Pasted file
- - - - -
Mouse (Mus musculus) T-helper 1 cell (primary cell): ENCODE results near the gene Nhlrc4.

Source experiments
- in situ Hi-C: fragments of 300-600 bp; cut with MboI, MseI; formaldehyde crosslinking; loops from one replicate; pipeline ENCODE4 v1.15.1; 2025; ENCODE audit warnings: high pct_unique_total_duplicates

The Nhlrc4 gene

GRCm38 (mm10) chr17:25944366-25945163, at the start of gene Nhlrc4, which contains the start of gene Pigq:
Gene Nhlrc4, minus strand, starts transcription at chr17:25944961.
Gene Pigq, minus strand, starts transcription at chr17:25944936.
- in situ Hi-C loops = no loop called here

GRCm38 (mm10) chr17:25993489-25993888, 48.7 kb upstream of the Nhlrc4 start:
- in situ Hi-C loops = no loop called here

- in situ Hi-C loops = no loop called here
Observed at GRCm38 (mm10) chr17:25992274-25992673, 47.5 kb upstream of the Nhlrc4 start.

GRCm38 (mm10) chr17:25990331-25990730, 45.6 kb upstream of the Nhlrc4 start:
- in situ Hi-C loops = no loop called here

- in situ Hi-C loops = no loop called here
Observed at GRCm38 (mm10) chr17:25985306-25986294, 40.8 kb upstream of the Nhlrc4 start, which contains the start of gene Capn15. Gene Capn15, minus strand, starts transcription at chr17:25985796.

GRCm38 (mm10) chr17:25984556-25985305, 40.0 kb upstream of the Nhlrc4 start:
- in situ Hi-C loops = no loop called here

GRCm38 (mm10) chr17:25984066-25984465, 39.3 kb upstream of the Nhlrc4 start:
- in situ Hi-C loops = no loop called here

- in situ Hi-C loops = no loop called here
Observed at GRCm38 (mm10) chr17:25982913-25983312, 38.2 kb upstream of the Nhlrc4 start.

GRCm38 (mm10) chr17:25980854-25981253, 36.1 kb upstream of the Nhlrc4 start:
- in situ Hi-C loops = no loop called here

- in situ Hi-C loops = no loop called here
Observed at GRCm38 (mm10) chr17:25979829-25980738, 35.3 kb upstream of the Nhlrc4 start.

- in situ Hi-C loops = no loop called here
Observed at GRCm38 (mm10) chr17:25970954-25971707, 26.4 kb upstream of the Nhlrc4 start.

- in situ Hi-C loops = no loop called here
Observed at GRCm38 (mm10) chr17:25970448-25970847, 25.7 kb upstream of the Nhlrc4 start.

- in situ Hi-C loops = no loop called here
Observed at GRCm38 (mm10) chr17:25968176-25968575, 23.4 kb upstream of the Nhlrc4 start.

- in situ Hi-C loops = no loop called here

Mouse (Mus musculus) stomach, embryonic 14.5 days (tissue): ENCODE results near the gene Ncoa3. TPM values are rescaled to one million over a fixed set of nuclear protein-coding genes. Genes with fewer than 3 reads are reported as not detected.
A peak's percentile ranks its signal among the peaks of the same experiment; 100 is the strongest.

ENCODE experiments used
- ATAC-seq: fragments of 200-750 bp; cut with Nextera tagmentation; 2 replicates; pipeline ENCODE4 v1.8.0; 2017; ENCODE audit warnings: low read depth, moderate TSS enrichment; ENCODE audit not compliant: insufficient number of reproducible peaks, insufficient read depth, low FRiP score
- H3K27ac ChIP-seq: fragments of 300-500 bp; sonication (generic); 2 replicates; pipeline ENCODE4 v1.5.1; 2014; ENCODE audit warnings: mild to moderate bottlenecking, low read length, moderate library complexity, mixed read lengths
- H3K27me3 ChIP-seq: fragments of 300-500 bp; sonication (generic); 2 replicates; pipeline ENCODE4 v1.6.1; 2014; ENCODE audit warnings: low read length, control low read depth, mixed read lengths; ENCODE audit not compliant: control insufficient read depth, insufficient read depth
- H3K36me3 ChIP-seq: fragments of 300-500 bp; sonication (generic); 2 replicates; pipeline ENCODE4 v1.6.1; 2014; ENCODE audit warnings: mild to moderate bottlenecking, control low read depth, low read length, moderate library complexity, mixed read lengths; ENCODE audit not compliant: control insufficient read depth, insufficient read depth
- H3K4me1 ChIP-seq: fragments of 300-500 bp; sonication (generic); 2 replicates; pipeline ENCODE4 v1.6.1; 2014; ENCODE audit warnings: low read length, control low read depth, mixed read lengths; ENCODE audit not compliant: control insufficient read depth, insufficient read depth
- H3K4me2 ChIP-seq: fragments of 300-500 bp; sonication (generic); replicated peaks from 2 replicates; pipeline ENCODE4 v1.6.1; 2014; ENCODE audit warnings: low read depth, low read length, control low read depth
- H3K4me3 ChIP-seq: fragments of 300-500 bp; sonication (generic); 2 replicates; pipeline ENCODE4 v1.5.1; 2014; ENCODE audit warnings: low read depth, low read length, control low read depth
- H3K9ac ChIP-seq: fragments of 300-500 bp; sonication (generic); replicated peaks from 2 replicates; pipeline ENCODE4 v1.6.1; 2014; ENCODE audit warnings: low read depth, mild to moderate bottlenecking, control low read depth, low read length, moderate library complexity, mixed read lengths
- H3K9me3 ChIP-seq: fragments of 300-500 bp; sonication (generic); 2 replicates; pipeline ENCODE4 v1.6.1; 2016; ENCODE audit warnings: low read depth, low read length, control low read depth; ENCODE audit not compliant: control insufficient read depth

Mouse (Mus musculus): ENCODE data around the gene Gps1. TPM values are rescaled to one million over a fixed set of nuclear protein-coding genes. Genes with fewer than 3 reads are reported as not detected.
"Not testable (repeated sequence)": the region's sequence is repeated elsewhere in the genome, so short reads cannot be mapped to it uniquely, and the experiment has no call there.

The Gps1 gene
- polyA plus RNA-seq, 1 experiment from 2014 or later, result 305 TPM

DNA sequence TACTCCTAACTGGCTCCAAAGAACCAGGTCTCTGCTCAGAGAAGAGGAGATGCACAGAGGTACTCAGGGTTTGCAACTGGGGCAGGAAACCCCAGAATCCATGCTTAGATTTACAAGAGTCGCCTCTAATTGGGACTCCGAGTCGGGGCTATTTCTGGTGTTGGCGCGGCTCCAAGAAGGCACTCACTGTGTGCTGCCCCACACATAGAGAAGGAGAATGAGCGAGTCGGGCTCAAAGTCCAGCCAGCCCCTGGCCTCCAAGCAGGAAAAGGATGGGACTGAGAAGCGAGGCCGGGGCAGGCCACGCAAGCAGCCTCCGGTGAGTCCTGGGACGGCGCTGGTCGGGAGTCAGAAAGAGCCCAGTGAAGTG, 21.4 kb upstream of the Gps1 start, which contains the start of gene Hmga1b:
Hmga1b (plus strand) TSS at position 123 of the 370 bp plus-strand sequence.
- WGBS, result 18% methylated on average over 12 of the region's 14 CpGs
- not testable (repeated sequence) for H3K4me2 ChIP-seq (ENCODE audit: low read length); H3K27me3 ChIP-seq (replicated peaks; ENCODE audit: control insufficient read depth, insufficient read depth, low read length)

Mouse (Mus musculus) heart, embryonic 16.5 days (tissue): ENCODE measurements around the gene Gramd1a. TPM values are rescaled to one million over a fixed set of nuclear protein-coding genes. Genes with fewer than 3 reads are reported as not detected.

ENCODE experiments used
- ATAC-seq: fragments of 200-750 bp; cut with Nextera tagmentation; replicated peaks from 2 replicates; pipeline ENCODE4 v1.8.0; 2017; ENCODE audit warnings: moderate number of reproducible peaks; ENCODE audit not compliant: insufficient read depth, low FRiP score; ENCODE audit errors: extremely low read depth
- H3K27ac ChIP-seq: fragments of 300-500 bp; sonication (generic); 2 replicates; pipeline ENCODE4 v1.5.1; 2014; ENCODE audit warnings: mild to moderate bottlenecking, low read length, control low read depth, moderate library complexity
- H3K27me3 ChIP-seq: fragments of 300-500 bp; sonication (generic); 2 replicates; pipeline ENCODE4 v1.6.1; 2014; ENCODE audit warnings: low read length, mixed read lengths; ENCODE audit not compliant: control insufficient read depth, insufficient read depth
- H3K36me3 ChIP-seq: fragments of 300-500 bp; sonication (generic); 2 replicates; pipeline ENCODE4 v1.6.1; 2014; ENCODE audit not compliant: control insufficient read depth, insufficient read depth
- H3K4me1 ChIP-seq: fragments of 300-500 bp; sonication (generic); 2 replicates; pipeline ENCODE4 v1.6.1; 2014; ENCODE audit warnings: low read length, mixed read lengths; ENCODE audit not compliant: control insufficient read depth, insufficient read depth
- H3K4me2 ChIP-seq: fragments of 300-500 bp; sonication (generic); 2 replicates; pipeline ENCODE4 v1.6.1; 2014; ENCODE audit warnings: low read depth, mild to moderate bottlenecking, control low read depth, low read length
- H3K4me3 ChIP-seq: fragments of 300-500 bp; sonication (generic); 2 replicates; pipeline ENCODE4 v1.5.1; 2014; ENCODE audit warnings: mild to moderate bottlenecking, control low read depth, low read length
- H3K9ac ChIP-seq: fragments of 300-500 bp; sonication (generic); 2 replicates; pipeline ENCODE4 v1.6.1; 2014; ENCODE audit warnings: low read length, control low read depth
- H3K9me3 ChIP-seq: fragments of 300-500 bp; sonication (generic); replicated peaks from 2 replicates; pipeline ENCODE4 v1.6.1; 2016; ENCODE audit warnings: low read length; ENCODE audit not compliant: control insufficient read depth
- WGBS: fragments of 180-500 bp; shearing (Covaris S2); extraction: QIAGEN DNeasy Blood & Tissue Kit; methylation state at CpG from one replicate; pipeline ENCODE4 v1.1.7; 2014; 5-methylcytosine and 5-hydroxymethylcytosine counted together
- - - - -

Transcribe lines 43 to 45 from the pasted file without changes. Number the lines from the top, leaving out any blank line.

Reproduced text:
- H3K4me3 ChIP-seq: fragments of 300-500 bp; sonication (generic); 2 replicates; pipeline ENCODE4 v1.5.1; 2014; ENCODE audit warnings: low read depth, low read length, control low read depth
- H3K9ac ChIP-seq: fragments of 300-500 bp; sonication (generic); replicated peaks from 2 replicates; pipeline ENCODE4 v1.6.1; 2014; ENCODE audit warnings: low read depth, mild to moderate bottlenecking, control low read depth, low read length, moderate library complexity, mixed read lengths
- H3K9me3 ChIP-seq: fragments of 300-500 bp; sonication (generic); 2 replicates; pipeline ENCODE4 v1.6.1; 2016; ENCODE audit warnings: low read depth, low read length, control low read depth; ENCODE audit not compliant: control insufficient read depth